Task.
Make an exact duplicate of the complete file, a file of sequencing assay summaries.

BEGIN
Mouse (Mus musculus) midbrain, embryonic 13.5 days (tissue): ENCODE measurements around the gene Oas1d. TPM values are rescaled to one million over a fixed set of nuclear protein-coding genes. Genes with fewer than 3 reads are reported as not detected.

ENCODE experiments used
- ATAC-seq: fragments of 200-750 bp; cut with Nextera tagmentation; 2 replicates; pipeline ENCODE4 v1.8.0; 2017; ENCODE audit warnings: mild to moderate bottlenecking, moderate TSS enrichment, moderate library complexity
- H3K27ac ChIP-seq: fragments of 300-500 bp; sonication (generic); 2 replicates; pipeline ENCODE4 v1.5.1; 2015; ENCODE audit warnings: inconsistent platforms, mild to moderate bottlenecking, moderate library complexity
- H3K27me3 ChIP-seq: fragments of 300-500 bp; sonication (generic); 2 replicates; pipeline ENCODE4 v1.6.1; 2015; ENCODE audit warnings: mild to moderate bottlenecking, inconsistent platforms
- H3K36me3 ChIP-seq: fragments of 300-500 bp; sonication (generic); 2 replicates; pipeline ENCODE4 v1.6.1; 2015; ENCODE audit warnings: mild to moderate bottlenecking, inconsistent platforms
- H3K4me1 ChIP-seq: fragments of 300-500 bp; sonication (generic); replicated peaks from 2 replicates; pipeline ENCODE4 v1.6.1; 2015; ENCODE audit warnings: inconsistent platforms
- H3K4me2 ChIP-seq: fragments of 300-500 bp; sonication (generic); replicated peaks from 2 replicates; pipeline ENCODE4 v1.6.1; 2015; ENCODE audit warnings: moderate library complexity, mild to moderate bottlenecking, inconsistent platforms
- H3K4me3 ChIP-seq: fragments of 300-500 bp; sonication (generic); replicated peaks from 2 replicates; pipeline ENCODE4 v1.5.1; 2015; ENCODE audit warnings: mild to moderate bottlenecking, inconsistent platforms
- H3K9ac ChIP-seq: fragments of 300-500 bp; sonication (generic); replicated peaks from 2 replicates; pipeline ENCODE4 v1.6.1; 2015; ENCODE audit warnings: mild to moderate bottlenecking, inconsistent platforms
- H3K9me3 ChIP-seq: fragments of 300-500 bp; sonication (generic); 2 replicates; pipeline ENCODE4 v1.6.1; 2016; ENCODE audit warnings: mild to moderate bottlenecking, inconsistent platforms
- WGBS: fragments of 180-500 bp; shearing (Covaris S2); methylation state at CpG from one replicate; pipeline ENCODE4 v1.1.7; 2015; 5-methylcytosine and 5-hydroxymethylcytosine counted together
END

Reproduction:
Mouse (Mus musculus) midbrain, embryonic 13.5 days (tissue): ENCODE measurements around the gene Oas1d. TPM values are rescaled to one million over a fixed set of nuclear protein-coding genes. Genes with fewer than 3 reads are reported as not detected.

ENCODE experiments used
- ATAC-seq: fragments of 200-750 bp; cut with Nextera tagmentation; 2 replicates; pipeline ENCODE4 v1.8.0; 2017; ENCODE audit warnings: mild to moderate bottlenecking, moderate TSS enrichment, moderate library complexity
- H3K27ac ChIP-seq: fragments of 300-500 bp; sonication (generic); 2 replicates; pipeline ENCODE4 v1.5.1; 2015; ENCODE audit warnings: inconsistent platforms, mild to moderate bottlenecking, moderate library complexity
- H3K27me3 ChIP-seq: fragments of 300-500 bp; sonication (generic); 2 replicates; pipeline ENCODE4 v1.6.1; 2015; ENCODE audit warnings: mild to moderate bottlenecking, inconsistent platforms
- H3K36me3 ChIP-seq: fragments of 300-500 bp; sonication (generic); 2 replicates; pipeline ENCODE4 v1.6.1; 2015; ENCODE audit warnings: mild to moderate bottlenecking, inconsistent platforms
- H3K4me1 ChIP-seq: fragments of 300-500 bp; sonication (generic); replicated peaks from 2 replicates; pipeline ENCODE4 v1.6.1; 2015; ENCODE audit warnings: inconsistent platforms
- H3K4me2 ChIP-seq: fragments of 300-500 bp; sonication (generic); replicated peaks from 2 replicates; pipeline ENCODE4 v1.6.1; 2015; ENCODE audit warnings: moderate library complexity, mild to moderate bottlenecking, inconsistent platforms
- H3K4me3 ChIP-seq: fragments of 300-500 bp; sonication (generic); replicated peaks from 2 replicates; pipeline ENCODE4 v1.5.1; 2015; ENCODE audit warnings: mild to moderate bottlenecking, inconsistent platforms
- H3K9ac ChIP-seq: fragments of 300-500 bp; sonication (generic); replicated peaks from 2 replicates; pipeline ENCODE4 v1.6.1; 2015; ENCODE audit warnings: mild to moderate bottlenecking, inconsistent platforms
- H3K9me3 ChIP-seq: fragments of 300-500 bp; sonication (generic); 2 replicates; pipeline ENCODE4 v1.6.1; 2016; ENCODE audit warnings: mild to moderate bottlenecking, inconsistent platforms
- WGBS: fragments of 180-500 bp; shearing (Covaris S2); methylation state at CpG from one replicate; pipeline ENCODE4 v1.1.7; 2015; 5-methylcytosine and 5-hydroxymethylcytosine counted together